What you need to know:
- The factory is said to be making losses, despite government investment through annual budget allocations.
- Mr Ongalo said an Ethiopian-based investor has been approached as the potential person to whom the plant can be privatised.
- He further said in a few days, they will be meeting her because she has a vast experience in the same business.
The government has started sourcing for a private entity that will take over the operations of Soroti fruit factory, which produces Teso juice (Teju) products.
The State Minister for Teso Affairs, Mr Kenneth Obote Ongalo, while meeting the Teso Sub-region district chairpersons yesterday at the Teso Affairs offices in Soroti, said the decision to have the entity privatised was reached at after a frustrating spell.
This has seen the factory fail to make profits despite continued investment by government through Uganda Development Corporation (UDC).
Soroti fruit factory is 80 percent owned by the government through UDC while the 20 percent shares are owned by the farmers through the Teso Tropical Fruit Growers Cooperative Union (TETFGCU).
Mr Ongalo said the decision to make the plant benefit the people of Teso is a presidential directive.
“The President asked the Prime Minister to engage the relevant government entities to have the fruit factory privatised, and I am part of the team that is working on the matter,” he said.
He told the LC5 chairpersons that the factory is on life support, yet every year the factory is allocated Shs5b in the budget.
Mr Ongalo said an Ethiopian-based investor has been approached for the deal. He further said in a few days, they will be meeting her because she has a vast experience in the same business.
He added that Present Museveni means good for Teso and his long-term dream of having the citrus industry turn the fortunes of Teso is still on.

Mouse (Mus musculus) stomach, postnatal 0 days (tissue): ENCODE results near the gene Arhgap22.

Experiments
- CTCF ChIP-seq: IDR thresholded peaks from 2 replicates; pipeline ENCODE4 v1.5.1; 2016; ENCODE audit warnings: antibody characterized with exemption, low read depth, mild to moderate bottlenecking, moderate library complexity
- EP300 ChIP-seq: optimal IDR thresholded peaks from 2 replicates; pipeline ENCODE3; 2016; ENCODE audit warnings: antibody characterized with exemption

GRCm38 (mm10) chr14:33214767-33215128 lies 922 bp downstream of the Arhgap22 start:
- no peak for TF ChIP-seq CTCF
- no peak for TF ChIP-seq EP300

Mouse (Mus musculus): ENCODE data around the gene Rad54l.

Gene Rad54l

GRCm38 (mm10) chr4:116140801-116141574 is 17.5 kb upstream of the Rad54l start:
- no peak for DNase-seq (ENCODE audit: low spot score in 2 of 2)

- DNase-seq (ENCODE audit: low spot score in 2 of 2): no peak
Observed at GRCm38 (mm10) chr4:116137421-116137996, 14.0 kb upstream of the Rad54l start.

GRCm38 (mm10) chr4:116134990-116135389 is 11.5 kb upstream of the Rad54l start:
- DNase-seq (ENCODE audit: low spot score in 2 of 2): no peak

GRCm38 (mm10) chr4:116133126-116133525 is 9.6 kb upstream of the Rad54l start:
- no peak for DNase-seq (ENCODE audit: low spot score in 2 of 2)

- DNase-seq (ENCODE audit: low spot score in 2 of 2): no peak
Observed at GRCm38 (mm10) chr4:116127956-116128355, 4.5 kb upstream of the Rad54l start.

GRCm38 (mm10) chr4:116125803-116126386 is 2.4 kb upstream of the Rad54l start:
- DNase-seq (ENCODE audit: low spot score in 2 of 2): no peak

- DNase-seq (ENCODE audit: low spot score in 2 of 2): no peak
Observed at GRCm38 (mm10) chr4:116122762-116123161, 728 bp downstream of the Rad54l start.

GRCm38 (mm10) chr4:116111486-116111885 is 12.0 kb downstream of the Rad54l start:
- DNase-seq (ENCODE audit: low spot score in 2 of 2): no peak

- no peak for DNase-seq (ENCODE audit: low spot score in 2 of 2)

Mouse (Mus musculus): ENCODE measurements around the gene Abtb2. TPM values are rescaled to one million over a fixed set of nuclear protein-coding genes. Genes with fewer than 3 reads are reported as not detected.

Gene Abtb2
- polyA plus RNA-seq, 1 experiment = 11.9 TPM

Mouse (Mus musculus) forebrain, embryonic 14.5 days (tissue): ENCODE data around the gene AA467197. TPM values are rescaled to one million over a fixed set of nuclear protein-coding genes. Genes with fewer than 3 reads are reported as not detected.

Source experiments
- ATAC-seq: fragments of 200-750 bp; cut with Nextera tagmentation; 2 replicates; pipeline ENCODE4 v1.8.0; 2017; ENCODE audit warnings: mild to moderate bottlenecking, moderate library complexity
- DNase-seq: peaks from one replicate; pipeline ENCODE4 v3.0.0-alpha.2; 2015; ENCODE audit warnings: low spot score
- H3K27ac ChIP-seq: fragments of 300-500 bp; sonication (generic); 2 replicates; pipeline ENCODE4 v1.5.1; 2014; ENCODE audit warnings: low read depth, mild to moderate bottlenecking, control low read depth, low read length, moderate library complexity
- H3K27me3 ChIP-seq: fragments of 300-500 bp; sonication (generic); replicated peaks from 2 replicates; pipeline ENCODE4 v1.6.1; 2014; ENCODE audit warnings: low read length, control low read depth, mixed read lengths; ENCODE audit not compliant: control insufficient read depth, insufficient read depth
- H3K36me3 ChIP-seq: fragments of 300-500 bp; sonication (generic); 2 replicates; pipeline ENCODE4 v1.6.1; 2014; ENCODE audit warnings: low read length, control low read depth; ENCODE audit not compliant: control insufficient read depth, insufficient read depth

He said the government chief valuer was expected to hand in the report by this week.
Mr Ongalo added that the cultivation of citrus in Teso has been an initiative that President Museveni has championed over years, which culminated into the demand for fruit factory that started in 2014.
On April 13, 2019, Mr Museveni launched commercial production of both the orange and mango juice by Soroti Fruit Factory.
“I know the pain that the presidential directive will cause because jobs will be lost but for the good of the citrus farmers in the region, this is the way to go,” the minister said.
He, however, said farmers are equally frustrated.
“The other challenge is that the plant hardly consumes 10 percent of what the farmers produce. Due to frustration, many farmers cut the trees. As we talk, the orange trees that were at eight million have since reduced,” he added.
Mr Ongalo added that even those who have not cleared their gardens are no longer maintaining their farms because the business is no longer profitable.
Mr Stephen Ochola, the Serere District chairperson, who doubles as the head of Teso LC5 chairpersons, said the much anticipated benefit from the fruit plant has not been realised, nine years later.
“We are faced with a situation where farmers are being paid Shs20,000 for a bag of oranges, yet the production costs on the farms is are very high,” he said.
Mr Francis Akorikin, the Kapelebyong District chairperson, said the farmers in Teso have lost a lot.
He added that besides the pesticides being expensive for farmers, the returns in terms of the gate prices for the fruits remain so wanting.
The Soroti fruit factory chief executive officer, Mr Julius Ekoom, said the problem the factory has faced since the time it started commercial production has been marketability of the juice and funds to buy the fruit products from farmers.
He told the LC5 chairpersons that there is no established high demand for either fresh juice or concentrates that are made by the plant, which is coupled with stiff competition from imported concentrates and ready-to-drink juices that are sold cheaply on the market.
Mr Ekoom added that the plant does not have an automated packaging line and that as a factory, they can only package about 800 boxes.
“When it comes to delivery, at one time, we only had one marketing truck for the entire country,” he said.
Mr Ekoom added that the only time the plant was able to buy two million kilogrammes of oranges from farmers was between 2019 and 2020.
Since then, he said, the purchasing of oranges from farmers has fallen drastically to below 500,000 kilogrammes for the entire Teso Sub-region. He cited limited operation capital as their major challenge.